Continuous Ambulatory Peritoneal Dialysis
What is continuous ambulatory peritoneal dialysis (CAPD)?
Twenty million Americans—1 in 9 adults—have chronic kidney disease (CKD) and another 20 million are at increased risk of developing the disease. In patients with CKD, the kidneys are often unable to remove waste products from the blood, so they must undergo regular dialysis, in which waste products are removed from the blood directly before they build to dangerous levels.
Most patients requiring dialysis, or a cleansing of waste products from the blood (a function the kidneys are no longer able to perform effectively), undergo the traditional form of hemodialysis, which is typically done four times a week, for up to four hours each session. This means that they are often unable to work a normal schedule, or to go on vacation without access to a dialysis center.
Nearly 150 patients have successfully received the CAPD catheter at Hurley’s Radiology Department.
Patients now have an alternative. CAPD is the only type of peritoneal dialysis that is done without machines. CAPD cleanses and filters the blood slowly and continuously throughout the day. That means that patients don’t experience the highs and lows that occur with hemodialysis. The procedure also allows patients greater freedom, since they perform it themselves, four or five times a day — at home, work, and even while on vacation.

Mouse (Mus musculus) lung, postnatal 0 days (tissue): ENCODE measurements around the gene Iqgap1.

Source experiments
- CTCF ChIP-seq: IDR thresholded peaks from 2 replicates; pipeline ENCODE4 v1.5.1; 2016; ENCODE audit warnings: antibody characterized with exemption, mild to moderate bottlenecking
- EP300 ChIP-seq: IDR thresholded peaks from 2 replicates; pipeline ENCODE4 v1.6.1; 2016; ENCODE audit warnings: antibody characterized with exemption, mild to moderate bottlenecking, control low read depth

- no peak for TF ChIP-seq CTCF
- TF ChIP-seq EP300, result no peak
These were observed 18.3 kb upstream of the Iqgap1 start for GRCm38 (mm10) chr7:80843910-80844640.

How does CAPD work?
The outpatient catheter placement takes place in Hurley’s Radiology Department. The minimally invasive surgery is done under local anesthesia and IV sedation. During the procedure, the radiologist places a soft plastic tube, called a catheter, in the abdomen (or peritoneal cavity) between the bladder and the rectum. After the patient has recovered from the surgery, the patient regularly puts a bag of dialysate (about two quarts of liquid) into the peritoneal cavity through the catheter. The dialysate stays there for about four to five hours, where it filters the blood before being drained back into the bag and thrown away. While the dialysate is in your peritoneal cavity, you can go about your normal activities at work, school or home.